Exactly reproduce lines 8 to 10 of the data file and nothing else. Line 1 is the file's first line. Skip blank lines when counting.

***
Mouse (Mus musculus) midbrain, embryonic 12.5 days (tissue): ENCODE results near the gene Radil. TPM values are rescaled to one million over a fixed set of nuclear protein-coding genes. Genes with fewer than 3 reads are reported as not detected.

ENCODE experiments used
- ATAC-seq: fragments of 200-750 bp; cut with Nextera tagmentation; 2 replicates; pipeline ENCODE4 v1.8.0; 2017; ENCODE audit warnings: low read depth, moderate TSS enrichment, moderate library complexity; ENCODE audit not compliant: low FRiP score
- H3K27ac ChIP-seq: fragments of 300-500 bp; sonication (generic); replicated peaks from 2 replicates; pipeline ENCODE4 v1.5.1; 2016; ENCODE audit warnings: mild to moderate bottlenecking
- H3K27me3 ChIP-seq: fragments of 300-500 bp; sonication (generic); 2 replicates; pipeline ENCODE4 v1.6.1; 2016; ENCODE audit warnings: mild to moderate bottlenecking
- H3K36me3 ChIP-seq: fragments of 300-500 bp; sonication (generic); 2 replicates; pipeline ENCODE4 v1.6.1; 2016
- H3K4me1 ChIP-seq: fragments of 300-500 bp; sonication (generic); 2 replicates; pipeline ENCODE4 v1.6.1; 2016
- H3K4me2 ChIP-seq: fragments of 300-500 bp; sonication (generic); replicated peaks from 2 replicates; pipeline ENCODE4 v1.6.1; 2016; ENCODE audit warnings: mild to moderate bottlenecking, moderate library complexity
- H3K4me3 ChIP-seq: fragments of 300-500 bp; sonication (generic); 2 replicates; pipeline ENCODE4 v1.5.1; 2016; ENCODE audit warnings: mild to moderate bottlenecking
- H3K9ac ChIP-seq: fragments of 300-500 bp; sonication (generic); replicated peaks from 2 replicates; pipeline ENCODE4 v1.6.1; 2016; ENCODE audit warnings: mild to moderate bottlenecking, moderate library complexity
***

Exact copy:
- H3K4me2 ChIP-seq: fragments of 300-500 bp; sonication (generic); replicated peaks from 2 replicates; pipeline ENCODE4 v1.6.1; 2016; ENCODE audit warnings: mild to moderate bottlenecking, moderate library complexity
- H3K4me3 ChIP-seq: fragments of 300-500 bp; sonication (generic); 2 replicates; pipeline ENCODE4 v1.5.1; 2016; ENCODE audit warnings: mild to moderate bottlenecking
- H3K9ac ChIP-seq: fragments of 300-500 bp; sonication (generic); replicated peaks from 2 replicates; pipeline ENCODE4 v1.6.1; 2016; ENCODE audit warnings: mild to moderate bottlenecking, moderate library complexity